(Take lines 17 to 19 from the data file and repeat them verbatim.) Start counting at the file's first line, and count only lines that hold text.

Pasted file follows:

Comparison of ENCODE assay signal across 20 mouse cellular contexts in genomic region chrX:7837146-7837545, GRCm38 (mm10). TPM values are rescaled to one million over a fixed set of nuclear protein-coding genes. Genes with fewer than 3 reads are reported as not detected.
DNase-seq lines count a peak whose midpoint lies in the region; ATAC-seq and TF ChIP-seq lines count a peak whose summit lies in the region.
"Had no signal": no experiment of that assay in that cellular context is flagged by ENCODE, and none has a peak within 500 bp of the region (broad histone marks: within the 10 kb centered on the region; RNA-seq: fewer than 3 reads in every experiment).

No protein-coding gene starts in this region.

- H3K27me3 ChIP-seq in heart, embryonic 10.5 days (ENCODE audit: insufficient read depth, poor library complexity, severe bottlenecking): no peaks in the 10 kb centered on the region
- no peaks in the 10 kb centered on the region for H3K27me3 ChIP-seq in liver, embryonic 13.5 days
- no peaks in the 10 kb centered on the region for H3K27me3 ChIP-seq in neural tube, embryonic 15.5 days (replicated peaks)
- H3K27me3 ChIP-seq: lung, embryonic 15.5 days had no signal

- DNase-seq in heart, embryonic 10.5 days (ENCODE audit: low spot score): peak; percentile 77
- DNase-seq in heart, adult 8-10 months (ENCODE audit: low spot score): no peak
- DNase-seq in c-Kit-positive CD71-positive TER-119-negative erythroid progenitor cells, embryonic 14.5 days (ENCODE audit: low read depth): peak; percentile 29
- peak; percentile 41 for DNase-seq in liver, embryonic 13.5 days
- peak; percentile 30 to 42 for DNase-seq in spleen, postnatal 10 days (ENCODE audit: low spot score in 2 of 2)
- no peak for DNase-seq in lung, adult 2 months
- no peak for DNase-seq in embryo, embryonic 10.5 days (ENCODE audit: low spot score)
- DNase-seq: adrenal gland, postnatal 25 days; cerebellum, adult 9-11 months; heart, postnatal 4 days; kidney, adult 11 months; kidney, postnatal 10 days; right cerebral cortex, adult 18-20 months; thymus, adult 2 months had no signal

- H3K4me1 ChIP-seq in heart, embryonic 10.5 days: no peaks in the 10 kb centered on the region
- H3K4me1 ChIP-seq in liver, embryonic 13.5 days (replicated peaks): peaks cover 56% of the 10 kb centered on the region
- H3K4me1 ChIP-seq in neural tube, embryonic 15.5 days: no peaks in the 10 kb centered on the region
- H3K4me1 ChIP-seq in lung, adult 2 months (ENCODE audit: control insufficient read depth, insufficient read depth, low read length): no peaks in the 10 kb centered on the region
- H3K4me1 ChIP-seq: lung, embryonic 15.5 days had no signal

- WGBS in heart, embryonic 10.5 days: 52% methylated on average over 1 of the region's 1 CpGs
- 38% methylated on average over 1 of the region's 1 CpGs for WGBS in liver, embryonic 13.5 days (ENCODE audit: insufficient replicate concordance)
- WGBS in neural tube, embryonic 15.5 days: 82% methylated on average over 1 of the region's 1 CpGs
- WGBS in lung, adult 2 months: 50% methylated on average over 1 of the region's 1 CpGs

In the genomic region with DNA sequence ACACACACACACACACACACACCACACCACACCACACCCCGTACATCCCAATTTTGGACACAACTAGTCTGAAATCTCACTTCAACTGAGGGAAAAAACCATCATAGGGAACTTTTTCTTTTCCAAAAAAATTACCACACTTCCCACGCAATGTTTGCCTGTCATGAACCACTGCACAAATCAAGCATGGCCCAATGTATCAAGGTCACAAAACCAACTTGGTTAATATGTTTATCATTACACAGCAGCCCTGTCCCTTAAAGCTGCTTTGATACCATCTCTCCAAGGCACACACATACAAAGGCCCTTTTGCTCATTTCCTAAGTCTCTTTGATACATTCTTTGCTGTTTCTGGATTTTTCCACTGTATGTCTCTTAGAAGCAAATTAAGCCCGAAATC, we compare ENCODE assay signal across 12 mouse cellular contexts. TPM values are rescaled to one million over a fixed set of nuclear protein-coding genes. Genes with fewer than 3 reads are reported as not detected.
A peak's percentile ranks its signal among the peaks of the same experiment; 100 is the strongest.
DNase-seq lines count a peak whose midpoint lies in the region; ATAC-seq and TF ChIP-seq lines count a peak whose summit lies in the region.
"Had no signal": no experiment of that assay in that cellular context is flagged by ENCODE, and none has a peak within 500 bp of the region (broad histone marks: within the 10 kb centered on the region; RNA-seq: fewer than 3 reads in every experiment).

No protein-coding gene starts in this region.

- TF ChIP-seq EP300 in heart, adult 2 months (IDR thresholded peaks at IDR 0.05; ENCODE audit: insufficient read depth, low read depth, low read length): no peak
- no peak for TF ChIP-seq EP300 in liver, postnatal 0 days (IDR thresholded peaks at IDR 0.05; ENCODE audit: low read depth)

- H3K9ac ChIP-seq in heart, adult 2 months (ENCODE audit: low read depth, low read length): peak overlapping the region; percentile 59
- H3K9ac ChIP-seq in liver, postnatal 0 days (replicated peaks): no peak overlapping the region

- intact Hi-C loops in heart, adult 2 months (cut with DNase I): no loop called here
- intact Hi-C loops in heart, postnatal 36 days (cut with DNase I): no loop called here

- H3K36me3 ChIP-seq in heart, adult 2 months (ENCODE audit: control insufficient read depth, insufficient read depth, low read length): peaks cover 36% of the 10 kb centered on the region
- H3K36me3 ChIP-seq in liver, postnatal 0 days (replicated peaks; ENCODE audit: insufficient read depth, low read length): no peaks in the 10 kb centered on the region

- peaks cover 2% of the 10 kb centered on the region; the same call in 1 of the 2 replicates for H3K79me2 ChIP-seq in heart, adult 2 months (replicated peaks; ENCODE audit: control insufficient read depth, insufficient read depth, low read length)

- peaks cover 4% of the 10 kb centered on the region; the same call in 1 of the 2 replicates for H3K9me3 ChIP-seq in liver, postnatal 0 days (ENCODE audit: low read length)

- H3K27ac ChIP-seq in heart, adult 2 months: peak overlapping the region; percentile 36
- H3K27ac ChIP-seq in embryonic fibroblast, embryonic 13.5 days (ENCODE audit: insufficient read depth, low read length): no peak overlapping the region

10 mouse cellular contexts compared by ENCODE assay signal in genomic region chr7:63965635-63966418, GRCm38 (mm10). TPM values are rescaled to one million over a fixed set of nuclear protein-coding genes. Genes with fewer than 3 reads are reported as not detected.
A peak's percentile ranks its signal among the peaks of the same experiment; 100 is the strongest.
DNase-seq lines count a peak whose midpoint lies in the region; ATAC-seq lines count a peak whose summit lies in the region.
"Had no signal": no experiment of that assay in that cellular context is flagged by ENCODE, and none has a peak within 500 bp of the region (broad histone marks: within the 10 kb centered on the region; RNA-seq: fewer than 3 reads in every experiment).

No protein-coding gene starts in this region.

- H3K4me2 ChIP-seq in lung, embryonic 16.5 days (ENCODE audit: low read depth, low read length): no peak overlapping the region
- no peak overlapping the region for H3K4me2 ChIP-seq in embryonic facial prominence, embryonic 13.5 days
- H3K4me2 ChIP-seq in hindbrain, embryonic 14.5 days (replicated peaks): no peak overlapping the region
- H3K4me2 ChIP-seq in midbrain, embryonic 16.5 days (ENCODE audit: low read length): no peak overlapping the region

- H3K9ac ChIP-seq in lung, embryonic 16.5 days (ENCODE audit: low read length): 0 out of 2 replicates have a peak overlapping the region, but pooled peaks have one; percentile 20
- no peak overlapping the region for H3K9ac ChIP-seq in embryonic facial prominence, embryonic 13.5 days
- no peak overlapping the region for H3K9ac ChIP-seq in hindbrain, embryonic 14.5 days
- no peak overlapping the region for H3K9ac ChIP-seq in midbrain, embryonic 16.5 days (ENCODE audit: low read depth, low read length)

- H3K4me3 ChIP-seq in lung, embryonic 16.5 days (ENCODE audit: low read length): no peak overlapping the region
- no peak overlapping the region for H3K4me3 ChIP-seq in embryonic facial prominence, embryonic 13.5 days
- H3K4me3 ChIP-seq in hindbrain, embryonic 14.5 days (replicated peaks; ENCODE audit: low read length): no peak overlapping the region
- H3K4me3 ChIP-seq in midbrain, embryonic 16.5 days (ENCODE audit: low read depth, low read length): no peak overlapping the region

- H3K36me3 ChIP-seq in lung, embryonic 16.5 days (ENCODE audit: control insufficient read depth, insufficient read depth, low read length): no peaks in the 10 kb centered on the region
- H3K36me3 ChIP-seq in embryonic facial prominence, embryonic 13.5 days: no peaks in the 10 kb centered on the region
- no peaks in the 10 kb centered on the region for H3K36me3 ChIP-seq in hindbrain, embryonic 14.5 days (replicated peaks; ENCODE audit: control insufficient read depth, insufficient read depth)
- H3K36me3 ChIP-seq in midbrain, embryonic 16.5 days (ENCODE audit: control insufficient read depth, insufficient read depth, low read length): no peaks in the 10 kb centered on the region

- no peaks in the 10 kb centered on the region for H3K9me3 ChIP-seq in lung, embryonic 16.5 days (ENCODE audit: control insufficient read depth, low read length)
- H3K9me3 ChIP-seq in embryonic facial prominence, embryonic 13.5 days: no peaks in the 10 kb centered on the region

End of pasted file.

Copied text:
- H3K4me1 ChIP-seq in heart, embryonic 10.5 days: no peaks in the 10 kb centered on the region
- H3K4me1 ChIP-seq in liver, embryonic 13.5 days (replicated peaks): peaks cover 56% of the 10 kb centered on the region
- H3K4me1 ChIP-seq in neural tube, embryonic 15.5 days: no peaks in the 10 kb centered on the region